Troubled Minds in Troubled Times: The London Film Festival

The London Film Festival (10-21 October 2018) explores children and adolescents’ mental health 

Review by Dr Khalid Ali, Film and Media Correspondent.

A still from the film Evelyn

 

The 62nd British Film Institute (BFI) London Film Festival (LFF) returns in October with a selection of thought-provoking films from 75 countries. It is indeed a ‘globally diverse event’ as highlighted by its artistic director, Tricia Tuttle. A most compelling feature of this year’s program is its focus on the mental health of children and adolescents. Five films stand out as must-see viewing for their outstanding story-telling, sensitive handling of difficult subjects and ability to instil empathy in viewers’ hearts and minds. 

 

Beautiful Boy, directed by Felix Van Groeningen, USA 2018, explores the harsh world of teenage drug addiction through a father-son relationship. The film is based on the real-life memoirs of journalist David Sheff Beautiful boy: A father’s journey through his son’s addiction, and Tweak: Growing up on Methamphetamines by his son Nic Sheff. The physical and psychological decline of a teenager following addiction to marijuana and crystal meth is heart-breaking. It is an eye-opener and timely reminder of the plight of a generation of youth locked in a world of dependency and destitute. Watch the trailer here

 

Capernaum, directed by Nadine Labaki, Lebanon 2018, follows Zain, a young Lebanese boy from a poor family who confronts his parents in a highly-publicized law court holding them responsible for inflicting upon him a life of misery by bringing him into this world. The film dissects the socio-political dimensions of child neglect, and subsequent psychological trauma. It is a film of great depth and wit that was awarded by the Palm D’or in Cannes Film Festival in May 2018. In her acceptance speech at Cannes, Labaki calls for world citizens to assume responsibility for the deteriorating status of children welfare worldwide. Watch the trailer here.

 

Wildlife, directed by Paul Dano, USA 2018, follows Joe, a teenager in 1950’s America who is trying to salvage the failing marriage of his mum and dad. After his father leaves the family house searching for work, Joe is forced to act as the man of the house while his mother is struggling with loneliness and poverty. In a poignant scene, Joe wants to reassure his mother saying: ‘Don’t worry mum, dad will be fine’. Mum says: ‘What about me?’ Joe has no clue how to respond, and says ‘You’ll be fine too’. The role reversal of a child acting as his parents’ guardian, and how this impacts on his well-being is sensitively portrayed. Watch the Wildlife trailer here.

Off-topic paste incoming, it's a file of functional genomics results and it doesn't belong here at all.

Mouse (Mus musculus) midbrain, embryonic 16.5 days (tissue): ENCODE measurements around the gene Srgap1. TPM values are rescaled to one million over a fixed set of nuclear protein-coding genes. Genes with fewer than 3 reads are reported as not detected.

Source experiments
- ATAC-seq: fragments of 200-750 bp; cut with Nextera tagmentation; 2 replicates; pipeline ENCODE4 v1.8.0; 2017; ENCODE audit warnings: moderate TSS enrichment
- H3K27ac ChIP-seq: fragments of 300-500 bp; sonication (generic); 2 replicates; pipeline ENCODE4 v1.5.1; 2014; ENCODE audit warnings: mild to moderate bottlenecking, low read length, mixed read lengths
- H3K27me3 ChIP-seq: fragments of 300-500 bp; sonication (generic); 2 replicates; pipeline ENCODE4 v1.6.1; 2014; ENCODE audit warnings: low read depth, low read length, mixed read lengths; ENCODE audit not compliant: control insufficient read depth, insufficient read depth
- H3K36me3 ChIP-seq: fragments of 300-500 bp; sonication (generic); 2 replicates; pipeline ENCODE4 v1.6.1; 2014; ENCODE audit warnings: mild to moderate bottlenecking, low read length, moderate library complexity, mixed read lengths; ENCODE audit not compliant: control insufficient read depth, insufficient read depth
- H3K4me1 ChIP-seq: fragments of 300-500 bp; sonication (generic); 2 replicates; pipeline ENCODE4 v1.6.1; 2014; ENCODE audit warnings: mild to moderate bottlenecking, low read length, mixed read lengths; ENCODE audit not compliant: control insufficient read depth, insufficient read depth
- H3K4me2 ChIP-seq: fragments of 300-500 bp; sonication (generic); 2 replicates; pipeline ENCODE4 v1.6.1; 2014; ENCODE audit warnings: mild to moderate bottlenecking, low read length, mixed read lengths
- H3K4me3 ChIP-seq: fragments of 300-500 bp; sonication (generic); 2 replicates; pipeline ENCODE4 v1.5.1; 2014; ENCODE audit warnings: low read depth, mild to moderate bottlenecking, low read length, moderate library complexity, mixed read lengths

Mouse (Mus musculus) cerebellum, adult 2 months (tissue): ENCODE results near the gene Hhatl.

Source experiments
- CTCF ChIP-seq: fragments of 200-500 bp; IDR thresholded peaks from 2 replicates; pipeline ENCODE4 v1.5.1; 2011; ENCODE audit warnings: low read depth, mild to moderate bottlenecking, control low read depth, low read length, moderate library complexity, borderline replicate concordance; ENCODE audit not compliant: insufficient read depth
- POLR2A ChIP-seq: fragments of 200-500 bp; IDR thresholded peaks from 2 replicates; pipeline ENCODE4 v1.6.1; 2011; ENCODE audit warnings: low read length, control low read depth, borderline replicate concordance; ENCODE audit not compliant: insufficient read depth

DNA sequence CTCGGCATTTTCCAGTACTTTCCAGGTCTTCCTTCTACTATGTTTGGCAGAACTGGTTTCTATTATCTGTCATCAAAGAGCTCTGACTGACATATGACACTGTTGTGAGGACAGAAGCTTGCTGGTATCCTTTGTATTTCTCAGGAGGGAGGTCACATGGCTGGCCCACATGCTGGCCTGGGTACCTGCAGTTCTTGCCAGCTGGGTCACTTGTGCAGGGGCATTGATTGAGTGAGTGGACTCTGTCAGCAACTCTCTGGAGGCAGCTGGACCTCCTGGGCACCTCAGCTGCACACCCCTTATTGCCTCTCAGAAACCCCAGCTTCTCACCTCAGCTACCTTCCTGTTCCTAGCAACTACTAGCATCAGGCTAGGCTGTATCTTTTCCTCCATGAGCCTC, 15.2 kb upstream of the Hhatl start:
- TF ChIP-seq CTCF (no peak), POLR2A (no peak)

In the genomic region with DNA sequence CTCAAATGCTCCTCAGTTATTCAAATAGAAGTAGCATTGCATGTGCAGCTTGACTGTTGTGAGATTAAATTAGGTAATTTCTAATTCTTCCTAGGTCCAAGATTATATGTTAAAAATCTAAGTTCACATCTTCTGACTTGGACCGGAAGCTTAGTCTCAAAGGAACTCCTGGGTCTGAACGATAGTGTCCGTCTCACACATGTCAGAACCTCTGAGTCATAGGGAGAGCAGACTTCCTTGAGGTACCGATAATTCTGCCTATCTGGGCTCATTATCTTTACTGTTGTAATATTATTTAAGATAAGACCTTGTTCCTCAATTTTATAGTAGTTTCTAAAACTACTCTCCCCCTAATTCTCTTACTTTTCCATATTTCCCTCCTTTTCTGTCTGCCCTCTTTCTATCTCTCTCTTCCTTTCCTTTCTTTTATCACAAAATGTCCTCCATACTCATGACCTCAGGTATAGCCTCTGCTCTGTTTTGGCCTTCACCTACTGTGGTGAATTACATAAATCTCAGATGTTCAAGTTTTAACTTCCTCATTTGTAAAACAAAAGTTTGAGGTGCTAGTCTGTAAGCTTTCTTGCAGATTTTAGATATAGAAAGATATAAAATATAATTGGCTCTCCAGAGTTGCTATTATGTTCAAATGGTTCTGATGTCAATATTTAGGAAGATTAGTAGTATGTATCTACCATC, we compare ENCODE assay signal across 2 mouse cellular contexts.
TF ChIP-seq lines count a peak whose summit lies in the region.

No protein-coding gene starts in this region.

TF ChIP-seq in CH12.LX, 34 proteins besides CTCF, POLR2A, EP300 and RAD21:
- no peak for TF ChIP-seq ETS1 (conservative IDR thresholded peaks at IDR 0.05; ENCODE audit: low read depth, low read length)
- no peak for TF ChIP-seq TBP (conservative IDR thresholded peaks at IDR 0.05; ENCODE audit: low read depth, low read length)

Dear Son (Arabic: Weldi), directed by Mohamed Ben Attia, Tunisia 2018, is a dissection of family life torn apart by a son’s grave decision. Sami, son of hard working Riadh and Nazli, is suffering from horrific migraines. As an only son, his parents spare nothing to find a cure for his unexplained affliction. When Sami escapes from home leaving a note saying he has flown to Syria, the tragic consequences of ‘youth angst’ begin to unravel. Generations of young men and women joining extremist groups is an escalating problem with universal ramifications. Watch the Dear son trailer here.

 

Evelyn, directed by Orlando von Einsiedel, UK 2018, is a masterpiece of a documentary film. It follows Orlando revisiting the painful memories of his younger brother’s Evelyn tragic suicide at the age of 18 after a diagnosis of schizophrenia and severe depression. Thirteen years after Evelyn’s death, Orlando organises a hiking journey through the Lake District with his siblings, his mother and father and two of Evelyn’s friends. Through frank conversations and introspective navel-gazing, Orlando and company share their feelings of sorrow, frustration and guilt, in an attempt to find closure, and solace. 

 

These films analyse several predisposing factors for adolescent mental health problems: dysfunctional families, poverty, drug addiction, and religious extremism as well as the impact of mental illness on families. A recent editorial in the BMJ by David Gunnell highlighted that ‘generation Z- young people born in mid 1990s and 2000s’ are facing an epidemic of mental health disorders. Gunnell suggests that a ‘a whole population approach is required, including schools, universities, workplaces, job centres and homes, so that emotional wellbeing and mental health becomes the foundation of our children’s experiences throughout life’s stages and transitions’. I add to that whole population approach film as a powerful medium through which issues relating to mental health can be openly discussed. The LFF is a good place to start.  

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